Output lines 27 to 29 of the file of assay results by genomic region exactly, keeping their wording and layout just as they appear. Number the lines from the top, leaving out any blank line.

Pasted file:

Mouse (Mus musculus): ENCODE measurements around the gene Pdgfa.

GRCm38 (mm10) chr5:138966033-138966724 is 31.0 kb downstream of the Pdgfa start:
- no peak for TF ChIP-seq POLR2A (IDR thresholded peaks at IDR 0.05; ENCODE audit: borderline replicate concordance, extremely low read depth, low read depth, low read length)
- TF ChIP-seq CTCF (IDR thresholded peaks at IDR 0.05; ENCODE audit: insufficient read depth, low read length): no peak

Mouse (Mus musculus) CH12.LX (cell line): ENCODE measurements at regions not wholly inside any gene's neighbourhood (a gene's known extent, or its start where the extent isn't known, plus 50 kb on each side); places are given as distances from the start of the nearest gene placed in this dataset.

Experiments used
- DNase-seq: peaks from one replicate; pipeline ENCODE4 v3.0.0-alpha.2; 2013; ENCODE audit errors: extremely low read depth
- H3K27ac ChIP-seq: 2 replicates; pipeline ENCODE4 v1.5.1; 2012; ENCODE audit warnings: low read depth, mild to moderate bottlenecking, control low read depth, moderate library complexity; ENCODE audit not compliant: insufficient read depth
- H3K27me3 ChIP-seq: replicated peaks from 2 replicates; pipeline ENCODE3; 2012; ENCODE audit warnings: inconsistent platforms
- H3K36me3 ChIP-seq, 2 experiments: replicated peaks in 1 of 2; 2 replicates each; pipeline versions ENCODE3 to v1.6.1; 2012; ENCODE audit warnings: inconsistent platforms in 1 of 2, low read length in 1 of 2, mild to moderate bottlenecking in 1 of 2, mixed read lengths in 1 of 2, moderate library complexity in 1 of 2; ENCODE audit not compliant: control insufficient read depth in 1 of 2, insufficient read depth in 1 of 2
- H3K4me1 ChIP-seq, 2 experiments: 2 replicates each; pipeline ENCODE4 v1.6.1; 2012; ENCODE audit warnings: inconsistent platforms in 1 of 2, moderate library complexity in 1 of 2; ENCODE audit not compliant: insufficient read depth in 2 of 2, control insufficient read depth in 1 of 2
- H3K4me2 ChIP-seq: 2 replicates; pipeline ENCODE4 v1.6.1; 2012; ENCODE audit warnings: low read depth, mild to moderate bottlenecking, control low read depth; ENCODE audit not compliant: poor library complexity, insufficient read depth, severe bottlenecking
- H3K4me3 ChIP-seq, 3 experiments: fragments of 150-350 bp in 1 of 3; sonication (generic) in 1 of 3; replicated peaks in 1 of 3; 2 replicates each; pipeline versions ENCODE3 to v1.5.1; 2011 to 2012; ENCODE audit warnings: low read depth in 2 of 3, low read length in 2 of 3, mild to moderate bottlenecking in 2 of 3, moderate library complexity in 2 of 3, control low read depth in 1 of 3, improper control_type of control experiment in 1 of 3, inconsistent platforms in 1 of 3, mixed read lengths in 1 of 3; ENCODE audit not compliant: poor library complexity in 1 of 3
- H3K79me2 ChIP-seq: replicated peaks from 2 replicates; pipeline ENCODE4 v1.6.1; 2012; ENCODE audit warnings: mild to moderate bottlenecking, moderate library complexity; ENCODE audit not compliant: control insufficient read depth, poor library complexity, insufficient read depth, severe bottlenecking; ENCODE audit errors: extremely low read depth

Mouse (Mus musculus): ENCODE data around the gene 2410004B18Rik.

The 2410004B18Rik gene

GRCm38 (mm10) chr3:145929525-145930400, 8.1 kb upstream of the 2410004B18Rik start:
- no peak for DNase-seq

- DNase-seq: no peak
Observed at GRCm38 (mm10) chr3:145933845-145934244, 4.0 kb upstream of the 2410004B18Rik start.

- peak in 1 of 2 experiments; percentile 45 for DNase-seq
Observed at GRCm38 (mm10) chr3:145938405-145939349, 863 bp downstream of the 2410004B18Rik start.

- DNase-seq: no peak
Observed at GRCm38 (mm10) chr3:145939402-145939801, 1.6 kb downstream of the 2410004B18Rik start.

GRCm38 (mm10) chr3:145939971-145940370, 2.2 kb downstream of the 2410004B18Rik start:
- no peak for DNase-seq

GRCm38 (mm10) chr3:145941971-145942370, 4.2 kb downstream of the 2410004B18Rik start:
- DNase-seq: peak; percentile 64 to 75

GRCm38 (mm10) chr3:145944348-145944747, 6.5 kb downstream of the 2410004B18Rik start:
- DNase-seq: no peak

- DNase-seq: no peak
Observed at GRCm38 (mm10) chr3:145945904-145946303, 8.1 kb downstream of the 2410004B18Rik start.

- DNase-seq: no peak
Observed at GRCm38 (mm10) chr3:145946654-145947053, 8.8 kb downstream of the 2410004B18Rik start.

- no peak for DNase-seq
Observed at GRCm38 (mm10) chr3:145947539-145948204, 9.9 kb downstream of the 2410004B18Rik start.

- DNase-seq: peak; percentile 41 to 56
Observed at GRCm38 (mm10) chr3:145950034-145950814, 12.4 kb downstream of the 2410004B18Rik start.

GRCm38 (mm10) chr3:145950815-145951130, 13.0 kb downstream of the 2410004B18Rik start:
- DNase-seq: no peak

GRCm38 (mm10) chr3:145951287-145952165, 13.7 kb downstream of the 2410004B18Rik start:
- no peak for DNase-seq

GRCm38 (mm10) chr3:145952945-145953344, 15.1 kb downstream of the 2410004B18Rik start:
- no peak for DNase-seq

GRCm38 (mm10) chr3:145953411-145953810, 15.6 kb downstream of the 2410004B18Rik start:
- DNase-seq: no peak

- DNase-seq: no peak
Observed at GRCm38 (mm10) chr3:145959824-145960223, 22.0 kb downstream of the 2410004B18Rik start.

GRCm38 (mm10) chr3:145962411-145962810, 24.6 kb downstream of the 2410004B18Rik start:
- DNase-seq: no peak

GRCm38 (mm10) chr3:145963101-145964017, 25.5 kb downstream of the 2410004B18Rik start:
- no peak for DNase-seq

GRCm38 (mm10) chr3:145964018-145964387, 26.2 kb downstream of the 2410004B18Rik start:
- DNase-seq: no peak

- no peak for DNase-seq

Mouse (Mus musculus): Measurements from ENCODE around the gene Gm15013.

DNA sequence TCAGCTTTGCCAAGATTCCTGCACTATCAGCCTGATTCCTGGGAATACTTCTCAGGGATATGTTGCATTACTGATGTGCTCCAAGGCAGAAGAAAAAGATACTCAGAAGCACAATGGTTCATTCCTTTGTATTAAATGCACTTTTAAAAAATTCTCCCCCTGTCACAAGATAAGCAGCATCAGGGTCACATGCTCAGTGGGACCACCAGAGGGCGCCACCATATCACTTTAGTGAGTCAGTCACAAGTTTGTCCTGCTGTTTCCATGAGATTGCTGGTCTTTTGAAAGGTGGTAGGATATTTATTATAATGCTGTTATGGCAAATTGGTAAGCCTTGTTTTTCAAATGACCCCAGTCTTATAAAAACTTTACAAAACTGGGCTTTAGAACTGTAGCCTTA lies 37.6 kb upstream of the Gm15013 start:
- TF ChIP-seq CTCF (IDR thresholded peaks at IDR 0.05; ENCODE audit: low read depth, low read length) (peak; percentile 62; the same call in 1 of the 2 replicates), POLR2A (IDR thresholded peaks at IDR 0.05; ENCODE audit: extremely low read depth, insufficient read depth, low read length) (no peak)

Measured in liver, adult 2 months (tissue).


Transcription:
GRCm38 (mm10) chr3:145941971-145942370, 4.2 kb downstream of the 2410004B18Rik start:
- DNase-seq: peak; percentile 64 to 75

GRCm38 (mm10) chr3:145944348-145944747, 6.5 kb downstream of the 2410004B18Rik start: